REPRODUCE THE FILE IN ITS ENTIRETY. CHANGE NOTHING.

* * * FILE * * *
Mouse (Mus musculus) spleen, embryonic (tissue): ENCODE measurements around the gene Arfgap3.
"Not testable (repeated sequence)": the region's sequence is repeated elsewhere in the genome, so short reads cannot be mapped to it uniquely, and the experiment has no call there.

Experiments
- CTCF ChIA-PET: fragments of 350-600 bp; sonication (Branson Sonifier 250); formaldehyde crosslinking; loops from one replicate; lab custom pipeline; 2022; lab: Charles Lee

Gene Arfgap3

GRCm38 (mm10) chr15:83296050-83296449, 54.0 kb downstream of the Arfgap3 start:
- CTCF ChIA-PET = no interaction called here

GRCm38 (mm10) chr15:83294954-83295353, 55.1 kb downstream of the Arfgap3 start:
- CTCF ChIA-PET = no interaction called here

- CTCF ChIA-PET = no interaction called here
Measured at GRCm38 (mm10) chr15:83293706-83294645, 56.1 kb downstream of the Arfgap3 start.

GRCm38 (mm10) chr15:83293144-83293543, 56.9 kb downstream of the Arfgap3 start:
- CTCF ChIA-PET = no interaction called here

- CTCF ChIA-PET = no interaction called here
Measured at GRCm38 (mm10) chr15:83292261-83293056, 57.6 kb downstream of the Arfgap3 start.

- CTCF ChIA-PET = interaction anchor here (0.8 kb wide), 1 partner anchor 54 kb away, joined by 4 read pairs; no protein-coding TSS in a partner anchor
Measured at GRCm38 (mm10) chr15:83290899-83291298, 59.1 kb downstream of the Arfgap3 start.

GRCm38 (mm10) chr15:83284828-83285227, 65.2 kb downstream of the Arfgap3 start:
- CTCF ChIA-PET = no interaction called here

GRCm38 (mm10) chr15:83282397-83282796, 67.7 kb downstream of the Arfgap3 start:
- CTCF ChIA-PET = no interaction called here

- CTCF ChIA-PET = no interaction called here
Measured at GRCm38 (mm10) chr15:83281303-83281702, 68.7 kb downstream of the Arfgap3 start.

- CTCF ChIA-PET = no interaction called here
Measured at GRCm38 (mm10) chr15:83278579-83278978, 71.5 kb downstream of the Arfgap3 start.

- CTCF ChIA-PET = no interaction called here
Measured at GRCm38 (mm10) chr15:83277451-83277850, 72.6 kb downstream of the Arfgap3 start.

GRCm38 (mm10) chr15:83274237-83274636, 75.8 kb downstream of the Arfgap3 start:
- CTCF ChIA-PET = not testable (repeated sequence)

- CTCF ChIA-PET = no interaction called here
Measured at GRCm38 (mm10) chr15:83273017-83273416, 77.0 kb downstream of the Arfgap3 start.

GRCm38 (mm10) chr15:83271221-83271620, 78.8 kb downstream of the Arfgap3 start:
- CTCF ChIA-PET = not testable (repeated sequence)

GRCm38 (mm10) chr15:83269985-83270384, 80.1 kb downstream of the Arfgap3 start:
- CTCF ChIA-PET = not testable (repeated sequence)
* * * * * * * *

Mouse (Mus musculus) spleen, embryonic (tissue): ENCODE measurements around the gene Arfgap3.
"Not testable (repeated sequence)": the region's sequence is repeated elsewhere in the genome, so short reads cannot be mapped to it uniquely, and the experiment has no call there.

Experiments
- CTCF ChIA-PET: fragments of 350-600 bp; sonication (Branson Sonifier 250); formaldehyde crosslinking; loops from one replicate; lab custom pipeline; 2022; lab: Charles Lee

Gene Arfgap3

GRCm38 (mm10) chr15:83296050-83296449, 54.0 kb downstream of the Arfgap3 start:
- CTCF ChIA-PET = no interaction called here

GRCm38 (mm10) chr15:83294954-83295353, 55.1 kb downstream of the Arfgap3 start:
- CTCF ChIA-PET = no interaction called here

- CTCF ChIA-PET = no interaction called here
Measured at GRCm38 (mm10) chr15:83293706-83294645, 56.1 kb downstream of the Arfgap3 start.

GRCm38 (mm10) chr15:83293144-83293543, 56.9 kb downstream of the Arfgap3 start:
- CTCF ChIA-PET = no interaction called here

- CTCF ChIA-PET = no interaction called here
Measured at GRCm38 (mm10) chr15:83292261-83293056, 57.6 kb downstream of the Arfgap3 start.

- CTCF ChIA-PET = interaction anchor here (0.8 kb wide), 1 partner anchor 54 kb away, joined by 4 read pairs; no protein-coding TSS in a partner anchor
Measured at GRCm38 (mm10) chr15:83290899-83291298, 59.1 kb downstream of the Arfgap3 start.

GRCm38 (mm10) chr15:83284828-83285227, 65.2 kb downstream of the Arfgap3 start:
- CTCF ChIA-PET = no interaction called here

GRCm38 (mm10) chr15:83282397-83282796, 67.7 kb downstream of the Arfgap3 start:
- CTCF ChIA-PET = no interaction called here

- CTCF ChIA-PET = no interaction called here
Measured at GRCm38 (mm10) chr15:83281303-83281702, 68.7 kb downstream of the Arfgap3 start.

- CTCF ChIA-PET = no interaction called here
Measured at GRCm38 (mm10) chr15:83278579-83278978, 71.5 kb downstream of the Arfgap3 start.

- CTCF ChIA-PET = no interaction called here
Measured at GRCm38 (mm10) chr15:83277451-83277850, 72.6 kb downstream of the Arfgap3 start.

GRCm38 (mm10) chr15:83274237-83274636, 75.8 kb downstream of the Arfgap3 start:
- CTCF ChIA-PET = not testable (repeated sequence)

- CTCF ChIA-PET = no interaction called here
Measured at GRCm38 (mm10) chr15:83273017-83273416, 77.0 kb downstream of the Arfgap3 start.

GRCm38 (mm10) chr15:83271221-83271620, 78.8 kb downstream of the Arfgap3 start:
- CTCF ChIA-PET = not testable (repeated sequence)

GRCm38 (mm10) chr15:83269985-83270384, 80.1 kb downstream of the Arfgap3 start:
- CTCF ChIA-PET = not testable (repeated sequence)